Do States Undervalue Higher Education?
Tuition caps, budget cuts and wayward priorities when it comes to funding higher education — oh, my.
It’s time for states to decide the value of higher education. Or rather, it’s time for state leaders to decide if they value higher education enough to fund it properly.
That was the sentiment shared among panelists during a discussion of state funding for higher education at EWA’s recent National Seminar in Chicago. The speakers were Daniel Hurley of the American Association of State Colleges and Universities, Laura Perna of the University of Pennsylvania Graduate School of Education and Ray Scheppach, who is a University of Virginia senior fellow for economic policy.
“It’s an interesting intersection we’ve approached,” Washington Post consumer finance reporter Danielle Douglas-Gabriel, the panel moderator, said. “It’s time to decide what path to take at a time where researchers are showing that people benefit from college.”
A few states were immediately identified for their best and worst practices: North Dakota and Alaska had legislative leadership that prioritized higher education funding; Wisconsin, Louisiana and several others have governors or legislatures that are calling for cuts.
“The trickle-down effect that higher education has on the state and the nation is pretty profound,” Hurley said, stressing that’s all the more reason to prioritize it.
Since the recession, states have rebounded for support of colleges and universities overall, Hurley said, averaging a 5 percent increase per year. In fact, 2014 saw a 5.7 percent average increase for state funding.
Still, states are only providing, on average, about 51 percent of the overall cost for higher education, meaning the remainder is largely on the backs of students and families. Hurley said that’s the first time in seven years that states are paying more — barely — than students.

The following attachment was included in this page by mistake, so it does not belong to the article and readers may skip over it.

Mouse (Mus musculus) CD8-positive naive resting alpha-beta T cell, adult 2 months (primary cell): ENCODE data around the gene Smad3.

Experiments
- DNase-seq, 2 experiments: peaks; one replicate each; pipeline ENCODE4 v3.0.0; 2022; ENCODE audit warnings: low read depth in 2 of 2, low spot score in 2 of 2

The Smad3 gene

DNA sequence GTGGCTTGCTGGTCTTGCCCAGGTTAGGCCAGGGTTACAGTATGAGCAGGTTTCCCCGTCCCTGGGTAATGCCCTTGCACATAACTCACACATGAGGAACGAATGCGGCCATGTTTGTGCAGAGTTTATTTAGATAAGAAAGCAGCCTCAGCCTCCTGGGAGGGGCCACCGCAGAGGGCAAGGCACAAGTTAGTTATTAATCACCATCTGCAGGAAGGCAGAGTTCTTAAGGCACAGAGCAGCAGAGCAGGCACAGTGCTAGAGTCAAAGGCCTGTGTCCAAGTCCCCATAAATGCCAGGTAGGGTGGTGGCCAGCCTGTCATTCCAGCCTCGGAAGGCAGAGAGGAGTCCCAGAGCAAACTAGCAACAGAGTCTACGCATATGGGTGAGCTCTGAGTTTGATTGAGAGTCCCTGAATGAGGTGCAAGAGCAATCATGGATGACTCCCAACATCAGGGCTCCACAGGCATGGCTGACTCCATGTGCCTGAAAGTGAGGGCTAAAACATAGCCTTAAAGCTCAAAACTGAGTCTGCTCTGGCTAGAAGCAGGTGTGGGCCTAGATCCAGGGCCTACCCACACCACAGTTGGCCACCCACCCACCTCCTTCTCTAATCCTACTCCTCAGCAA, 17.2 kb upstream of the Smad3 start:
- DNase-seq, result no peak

If states continue to put funding on the backburner, the consequences could affect other parts of the economy.
“The GDP will grow slowly because of smaller workforce entry,” Scheppach said. “And then state revenues and spending will slow as well.”
In terms of solutions coming out of colleges and universities with leaders who are trying to get creative, there are massive open online courses, or MOOCs, along with more traditional online education, but Hurley said the market demand for the “traditional undergraduate experience” is still the focus.
Perna isn’t convinced that the nation has seen any alternative from institutions yet that will prove to be sustainable. She identified state funding as “one of the most important issues facing higher education today,” tying decreasing state support to decreased levels of access for underrepresented student populations.
In addition to battling leadership across states while working on alternative solutions, Scheppach said institutions are also walking a fine line on tuition increases.
There are some systemic reasons picked up in polling showing why higher education is low on even the public’s priority list in terms of funding.
“Higher education funding, in a way, is lower hanging fruit,” Hurley said. “You can keep tuition flat for a lot less money than it would be to mess with K through 12. College affordability is just not that high on the radar. It’s in the four to five range in in polling among the public (out of a scale up to 10).”
Systemic or not, Douglas-Gabriel asked the panel to consider what stories are worth pursuing for journalists.
Hurley suggested engaging the business communities on their talent pipeline and where they think higher education funding should be to meet their business needs.
But, if journalists want to be proactive instead of reactive, Hurley said they need to keep institutions accountable and transparent about what they’re doing to maintain the cost and mitigate tuition or fee hikes.